recovered to that lady, and was considered to meet the exigencies of the
case. Miss Vickers herself, without being enthusiastic, said that she
supposed it would have to do.

Another copy was avoided, but only with great difficulty, owing to her
criticism of Mr. Stobell's signature. It took the united and verbose
efforts of Messrs. Chalk and Tredgold to assure her that it was in his
usual style, and rather a good signature for him than otherwise. Miss
Vickers, viewing it with her head on one side, asked whether he couldn't
make his mark instead; a question which Mr. Stobell, at the pressing
instance of his friends, left unanswered. Then Tredgold left the room to
pay a visit to his safe, and, the other two gentlemen turning out their
pockets, the required sum was made up, and with the agreement handed to
Miss Vickers in exchange for the map.

She bade them good-night, and then, opening the door, paused with her
hand on the knob and stood irresolute.

"I hope I've done right," she said, somewhat nervously. "It was no good
to anybody laying idle and being wasted. I haven't stolen anything."

"No, no," said Tredgold, hastily.

"It seems ridiculous for all that money to be wasted," continued Miss
Vickers, musingly. "It doesn't belong to anybody, so nobody can be hurt
by our taking it, and we can do a lot of good with it, if we like. I
shall give some of mine away to the poor. We all will. I'll have it put
in this paper."

She fumbled in her bodice for the document, and walked towards them.

"We can't alter it now," said Mr. Tredgold, decidedly.

"We'll do what's right," said Mr. Chalk, reassuringly.

Miss Vickers smiled at him. "Yes, I know you will," she said,
graciously," and I think Mr. Tredgold will, but--"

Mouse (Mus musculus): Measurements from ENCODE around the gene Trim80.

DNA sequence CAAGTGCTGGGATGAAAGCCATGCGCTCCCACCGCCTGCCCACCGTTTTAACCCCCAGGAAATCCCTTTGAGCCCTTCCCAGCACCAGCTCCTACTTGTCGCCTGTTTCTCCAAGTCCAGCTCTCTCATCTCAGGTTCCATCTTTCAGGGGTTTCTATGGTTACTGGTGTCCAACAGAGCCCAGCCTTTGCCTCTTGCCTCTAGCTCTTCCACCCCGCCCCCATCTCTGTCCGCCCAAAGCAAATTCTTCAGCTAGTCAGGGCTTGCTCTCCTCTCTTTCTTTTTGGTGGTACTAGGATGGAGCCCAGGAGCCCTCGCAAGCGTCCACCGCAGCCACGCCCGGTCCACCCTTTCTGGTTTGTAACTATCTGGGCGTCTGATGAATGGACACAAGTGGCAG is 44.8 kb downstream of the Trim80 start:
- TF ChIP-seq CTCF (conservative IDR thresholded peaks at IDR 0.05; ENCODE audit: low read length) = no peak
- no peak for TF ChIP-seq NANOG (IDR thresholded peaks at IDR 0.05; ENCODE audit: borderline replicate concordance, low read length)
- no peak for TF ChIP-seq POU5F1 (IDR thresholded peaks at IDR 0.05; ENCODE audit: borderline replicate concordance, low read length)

"You're leaving that door open," said Mr. Stobell, coldly," and the
draught's blowing my head off, pretty near."

Miss Vickers eyed him scornfully, but in the absence of a crushing reply
disdained one at all. She contented herself instead by going outside and
closing the door after her with a sharpness which stirred every hair on
his head.

"It's a most extraordinary thing," said Mr. Chalk, as the three bent
exultingly over the map. "I could ha' sworn to this map in a court of

"Don't you worry your head about it," advised Mr. Stobell.

"You've got your way at last," said Tredgold, with some severity. "We're
going for a cruise with you, and here you are raising objections."

"Not objections," remonstrated the other;" and, talking about the voyage,
what about Mrs. Chalk? She'll want to come."

"So will Mrs. Stobell," said that lady's proprietor," but she won't."

"She mustn't hear of it till the last moment," said Tredgold,
dictatorially; "the quieter we keep the whole thing the better. You're
not to divulge a word of the cruise to anybody. When it does leak out it
must be understood we are just going for a little pleasure jaunt. Mind,
you've sworn to keep the whole affair secret."

Mr. Chalk screwed up his features in anxious perplexity, but made no

"The weather's fine," continued Tredgold," and there's nothing gained by